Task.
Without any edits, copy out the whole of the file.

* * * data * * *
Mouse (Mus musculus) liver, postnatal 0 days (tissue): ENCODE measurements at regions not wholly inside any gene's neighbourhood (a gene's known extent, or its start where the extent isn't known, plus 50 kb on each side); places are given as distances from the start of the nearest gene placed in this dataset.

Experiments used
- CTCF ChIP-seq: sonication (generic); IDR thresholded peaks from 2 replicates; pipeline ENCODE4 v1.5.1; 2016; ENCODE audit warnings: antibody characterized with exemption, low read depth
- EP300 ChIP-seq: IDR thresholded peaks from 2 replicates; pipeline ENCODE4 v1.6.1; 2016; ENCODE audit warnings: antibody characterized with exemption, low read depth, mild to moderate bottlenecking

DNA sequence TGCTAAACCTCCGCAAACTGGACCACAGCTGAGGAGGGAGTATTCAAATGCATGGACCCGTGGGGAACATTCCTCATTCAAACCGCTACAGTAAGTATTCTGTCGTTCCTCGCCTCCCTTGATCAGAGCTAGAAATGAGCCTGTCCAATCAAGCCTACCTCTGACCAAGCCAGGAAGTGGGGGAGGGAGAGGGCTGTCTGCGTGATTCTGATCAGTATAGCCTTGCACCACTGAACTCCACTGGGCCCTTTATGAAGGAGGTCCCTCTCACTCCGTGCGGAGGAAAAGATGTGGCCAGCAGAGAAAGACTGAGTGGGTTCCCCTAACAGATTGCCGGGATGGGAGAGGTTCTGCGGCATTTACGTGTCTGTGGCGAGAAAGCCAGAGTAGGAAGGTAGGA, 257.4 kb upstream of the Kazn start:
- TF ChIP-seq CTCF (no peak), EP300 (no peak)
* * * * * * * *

Mouse (Mus musculus) liver, postnatal 0 days (tissue): ENCODE measurements at regions not wholly inside any gene's neighbourhood (a gene's known extent, or its start where the extent isn't known, plus 50 kb on each side); places are given as distances from the start of the nearest gene placed in this dataset.

Experiments used
- CTCF ChIP-seq: sonication (generic); IDR thresholded peaks from 2 replicates; pipeline ENCODE4 v1.5.1; 2016; ENCODE audit warnings: antibody characterized with exemption, low read depth
- EP300 ChIP-seq: IDR thresholded peaks from 2 replicates; pipeline ENCODE4 v1.6.1; 2016; ENCODE audit warnings: antibody characterized with exemption, low read depth, mild to moderate bottlenecking

DNA sequence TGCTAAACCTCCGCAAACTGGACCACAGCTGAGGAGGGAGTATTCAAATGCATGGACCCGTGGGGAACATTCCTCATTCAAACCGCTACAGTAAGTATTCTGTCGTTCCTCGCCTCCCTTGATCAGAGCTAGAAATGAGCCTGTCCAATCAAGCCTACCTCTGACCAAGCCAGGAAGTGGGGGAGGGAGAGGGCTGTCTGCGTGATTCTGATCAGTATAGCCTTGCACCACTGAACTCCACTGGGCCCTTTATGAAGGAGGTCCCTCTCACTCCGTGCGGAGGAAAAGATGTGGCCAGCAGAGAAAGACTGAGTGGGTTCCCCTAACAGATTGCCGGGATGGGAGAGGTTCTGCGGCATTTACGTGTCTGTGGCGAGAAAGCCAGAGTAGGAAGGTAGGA, 257.4 kb upstream of the Kazn start:
- TF ChIP-seq CTCF (no peak), EP300 (no peak)